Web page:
First Thoughts From a 64-49 Win Over Michigan
By Tony Gerdeman
The Wolverines tried to slow things down as much as they could against the Buckeyes, but you can only slow down inevitability for so long.
The slow pace on offense for Michigan only played into Ohio State's defensive prowess, forcing poor shots for most of the game.
Meanwhile, on the other end of the court, even when the Buckeyes missed a shot, Lenzelle Smith was there to grab the offensive rebound and put it back up and in.
It wasn't a pleasant game to watch, but it showed that Ohio State can play an opponent's game, and beat them at it in the process.
The Buckeyes would prefer to run the ball, but if a team wants to slow it down, obviously Ohio State won't protest.
First Thought - I have never seen such selfish offensive rebounding in a game as I did in this one. Lenzelle Smith, normally a team player, attacked the offensive glass without regard for his teammates who also might have wanted an offensive rebound.
He finished with eight offensive rebounds, and scored most of Ohio State's 16 second-chance points. He was amazing.
He played the game exactly how it should be played. When a shot goes up, the ball is free for anyone to pull down, and he went out and made sure he was that "anyone".
He went after rebounds with zero concern or respect for Michigan's ability to box out. He stood his ground and the Wolverines had no answer for him. He kept possessions alive, and made Michigan play more defense than they had in them.
He might just be the greatest '21' player in the world.
Repetitive Thought - We talk about this every time out, but I don't think Ohio State's backcourt defense can be talked about enough.
Even when Michigan started the game 5-0, they were fortunate to get shots off because of the Buckeyes' disruptive defense.
I'm not sure anybody else in the nation can put four defensive guards on the court like Aaron Craft, Lenzelle Smith, Shannon Scott and Sam Thompson.
Craft had his hands full with Trey Burke, but still managed to play a part in five turnovers for the freshman. When Shannon Scott came in for Craft, he came up with two steals in just four minutes of play.
Lenzelle Smith is as much a pest on defense as he is on the glass. Tim Hardaway Jr. went 2-7 from three-point range as proof of that. When Thompson came in for Smith, he forced a travel from Hardaway on the first possession he saw.
And none of them have completed their sophomore years yet.
Wondering Thought - What's wrong with William Buford?
When he passed up an open three-pointer early in the game, only to drive to the basket and get a charge, it was apparent that something wasn't right today.
At first I chalked it up to confidence, or lack thereof, but throughout the first half he seemed to be missing from the action.
Six turnovers for a shooting guard is unacceptable, and an indication of carelessness. He played better in the second half, finishing the game with 12 points, but he still seems off.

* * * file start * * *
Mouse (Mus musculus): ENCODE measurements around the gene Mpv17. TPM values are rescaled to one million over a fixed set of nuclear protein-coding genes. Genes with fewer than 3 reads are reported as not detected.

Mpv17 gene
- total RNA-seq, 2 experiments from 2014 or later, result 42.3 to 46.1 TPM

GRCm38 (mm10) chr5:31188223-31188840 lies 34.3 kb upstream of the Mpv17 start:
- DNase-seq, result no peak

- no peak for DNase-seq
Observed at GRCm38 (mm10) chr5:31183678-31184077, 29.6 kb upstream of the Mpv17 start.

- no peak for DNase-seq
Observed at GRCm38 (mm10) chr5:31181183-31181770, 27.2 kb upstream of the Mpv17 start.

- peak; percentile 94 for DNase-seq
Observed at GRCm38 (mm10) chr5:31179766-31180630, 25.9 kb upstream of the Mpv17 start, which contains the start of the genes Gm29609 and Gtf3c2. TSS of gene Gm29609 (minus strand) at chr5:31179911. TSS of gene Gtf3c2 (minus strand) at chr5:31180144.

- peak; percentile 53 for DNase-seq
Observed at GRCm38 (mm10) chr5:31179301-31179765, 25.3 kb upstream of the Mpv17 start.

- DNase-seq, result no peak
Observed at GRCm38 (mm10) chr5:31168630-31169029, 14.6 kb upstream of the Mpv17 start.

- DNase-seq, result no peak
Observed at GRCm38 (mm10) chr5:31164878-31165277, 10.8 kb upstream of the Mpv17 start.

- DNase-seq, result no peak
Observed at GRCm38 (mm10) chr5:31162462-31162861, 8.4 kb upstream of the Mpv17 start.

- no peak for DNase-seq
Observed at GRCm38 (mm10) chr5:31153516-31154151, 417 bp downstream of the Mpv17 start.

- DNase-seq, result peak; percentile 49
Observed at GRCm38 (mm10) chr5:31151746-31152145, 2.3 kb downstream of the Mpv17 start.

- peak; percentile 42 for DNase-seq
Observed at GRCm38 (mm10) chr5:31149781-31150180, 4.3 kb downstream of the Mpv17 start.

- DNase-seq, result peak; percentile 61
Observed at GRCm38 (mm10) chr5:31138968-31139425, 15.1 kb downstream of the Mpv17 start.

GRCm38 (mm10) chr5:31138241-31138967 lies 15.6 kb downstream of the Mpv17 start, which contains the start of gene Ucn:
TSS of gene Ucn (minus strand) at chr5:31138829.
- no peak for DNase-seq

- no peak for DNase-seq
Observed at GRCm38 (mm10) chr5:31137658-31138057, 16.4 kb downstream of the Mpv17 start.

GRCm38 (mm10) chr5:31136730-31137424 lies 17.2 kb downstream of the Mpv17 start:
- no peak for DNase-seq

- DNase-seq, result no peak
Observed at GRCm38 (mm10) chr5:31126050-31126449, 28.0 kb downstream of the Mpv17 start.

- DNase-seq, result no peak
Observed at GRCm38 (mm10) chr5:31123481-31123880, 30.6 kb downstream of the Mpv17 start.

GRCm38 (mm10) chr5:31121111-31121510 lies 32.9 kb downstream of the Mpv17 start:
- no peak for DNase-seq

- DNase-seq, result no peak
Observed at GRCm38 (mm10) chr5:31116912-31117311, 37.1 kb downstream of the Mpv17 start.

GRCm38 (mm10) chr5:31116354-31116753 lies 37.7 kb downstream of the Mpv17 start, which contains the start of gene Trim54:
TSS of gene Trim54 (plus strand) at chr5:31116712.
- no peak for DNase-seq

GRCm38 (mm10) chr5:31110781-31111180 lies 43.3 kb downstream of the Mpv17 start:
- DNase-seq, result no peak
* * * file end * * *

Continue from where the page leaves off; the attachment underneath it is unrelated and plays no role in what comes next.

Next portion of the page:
I can understand any of Ohio State's starters disappearing at times, because they have very talented teammates who can sometimes take turns going off. But when you get your opportunities, you should be able to capitalize.
There are few prettier shots in the game than Buford, but he almost seems bored with college basketball anymore. Like four years was one too many for him.
He still scores consistently, but it's not coming as easily for him as it has in the past. For Buford's benefit, and Ohio State's, things need to change if the Buckeyes are going to win it all.
Unhelpful Thought - The help defense from the post today wasn't very effective. When a Wolverine guard would drive, undoubtedly a post player would come over to help, and then the driving guard (usually Trey Burke) would drop a pass off to an open Michigan post player for the basket.
There really was no need to help out. The Buckeye guards can guard, so let them. By helping out, they were actually giving the Michigan guards a place to get rid of the ball instead of forcing a bad shot or bad pass.
The man-to-man defense of this team is a huge reason for its success. Don't take that away by letting go of the only guy who can finish a play.
This changed some in the second half. It led to a few layups, but it also led to offensive players getting too deep into the paint and getting trapped.
Unsettling Thought - Jared Sullinger took the easy way out for much of the second half. Quick shots from the perimeter aren't exactly the first option for this offense, but he was clearly frustrated by Michigan's double-teaming all day long.
Any time a post player settles for a perimeter jumper instead of backing a defender down, he is settling. Sometimes that's a good thing, but the result doesn't change the message. Sullinger was bothered by the Wolverines' defense.
But only for so long.
He closed the game strong, scoring six quick points to make a nine-point lead a twelve-point lead with under three minutes to play. The Buckeyes cruised from that point on.
He had tired of settling, obviously.
Final Thought - It was an absolute joy to watch Aaron Craft and Trey Burke go at eachother today. Burke's ability to get a shot off from any angle also displayed Craft's ability to defend him from any angle.
It will be fun to watch these guys attack eachother for the next two-plus years.
Unless Burke rightfully decides that it's time for him to head to the NBA after this season, of course.
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